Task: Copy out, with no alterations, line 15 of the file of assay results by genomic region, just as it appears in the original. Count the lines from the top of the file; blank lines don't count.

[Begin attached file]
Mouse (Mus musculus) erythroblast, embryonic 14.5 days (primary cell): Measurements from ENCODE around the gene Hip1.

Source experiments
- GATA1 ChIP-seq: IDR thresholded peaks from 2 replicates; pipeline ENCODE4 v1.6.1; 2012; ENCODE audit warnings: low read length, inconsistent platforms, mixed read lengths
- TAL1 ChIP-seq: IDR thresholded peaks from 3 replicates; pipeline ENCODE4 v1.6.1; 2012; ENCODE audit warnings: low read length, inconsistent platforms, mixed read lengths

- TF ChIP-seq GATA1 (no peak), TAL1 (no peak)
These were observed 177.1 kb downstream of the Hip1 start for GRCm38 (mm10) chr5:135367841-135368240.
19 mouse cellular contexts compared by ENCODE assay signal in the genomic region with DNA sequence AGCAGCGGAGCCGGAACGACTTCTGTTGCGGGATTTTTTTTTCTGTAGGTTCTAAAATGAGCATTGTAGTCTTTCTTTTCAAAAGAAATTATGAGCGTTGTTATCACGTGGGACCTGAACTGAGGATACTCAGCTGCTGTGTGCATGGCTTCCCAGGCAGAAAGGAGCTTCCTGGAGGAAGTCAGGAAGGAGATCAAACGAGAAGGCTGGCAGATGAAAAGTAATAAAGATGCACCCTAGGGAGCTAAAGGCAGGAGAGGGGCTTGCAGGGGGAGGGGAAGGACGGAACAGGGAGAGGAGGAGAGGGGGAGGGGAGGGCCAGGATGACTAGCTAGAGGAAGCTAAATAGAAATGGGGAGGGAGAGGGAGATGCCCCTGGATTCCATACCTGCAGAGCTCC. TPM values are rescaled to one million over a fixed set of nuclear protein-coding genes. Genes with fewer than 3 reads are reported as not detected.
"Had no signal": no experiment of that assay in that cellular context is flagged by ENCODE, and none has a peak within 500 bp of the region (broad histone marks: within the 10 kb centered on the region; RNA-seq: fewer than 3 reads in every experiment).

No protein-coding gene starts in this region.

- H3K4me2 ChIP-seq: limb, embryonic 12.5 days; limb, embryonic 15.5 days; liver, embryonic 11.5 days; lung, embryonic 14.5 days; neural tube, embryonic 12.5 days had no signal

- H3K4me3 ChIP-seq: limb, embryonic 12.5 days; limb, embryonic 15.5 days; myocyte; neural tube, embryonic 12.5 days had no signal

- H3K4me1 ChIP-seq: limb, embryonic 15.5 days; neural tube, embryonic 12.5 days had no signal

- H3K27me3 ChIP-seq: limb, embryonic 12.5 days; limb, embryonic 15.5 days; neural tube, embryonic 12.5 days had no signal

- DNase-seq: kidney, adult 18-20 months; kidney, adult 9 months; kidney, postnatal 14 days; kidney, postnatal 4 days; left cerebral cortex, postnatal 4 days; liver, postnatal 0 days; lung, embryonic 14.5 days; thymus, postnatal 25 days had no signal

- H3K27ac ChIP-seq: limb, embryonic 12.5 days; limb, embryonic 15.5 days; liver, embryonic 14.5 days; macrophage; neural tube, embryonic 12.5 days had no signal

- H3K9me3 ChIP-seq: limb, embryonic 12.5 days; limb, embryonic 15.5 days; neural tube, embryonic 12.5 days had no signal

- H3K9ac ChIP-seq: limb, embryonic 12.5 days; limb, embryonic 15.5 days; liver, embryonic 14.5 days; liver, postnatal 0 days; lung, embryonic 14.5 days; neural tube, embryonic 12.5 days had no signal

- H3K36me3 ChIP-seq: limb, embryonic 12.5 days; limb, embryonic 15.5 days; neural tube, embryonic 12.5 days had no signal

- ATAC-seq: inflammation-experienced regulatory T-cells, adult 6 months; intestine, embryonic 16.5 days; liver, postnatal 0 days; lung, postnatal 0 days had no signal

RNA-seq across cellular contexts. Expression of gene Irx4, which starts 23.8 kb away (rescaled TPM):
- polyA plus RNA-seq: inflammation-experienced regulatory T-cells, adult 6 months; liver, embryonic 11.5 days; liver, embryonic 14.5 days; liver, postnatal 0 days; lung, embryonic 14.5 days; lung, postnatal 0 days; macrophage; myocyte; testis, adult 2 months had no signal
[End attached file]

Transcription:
- H3K27ac ChIP-seq: limb, embryonic 12.5 days; limb, embryonic 15.5 days; liver, embryonic 14.5 days; macrophage; neural tube, embryonic 12.5 days had no signal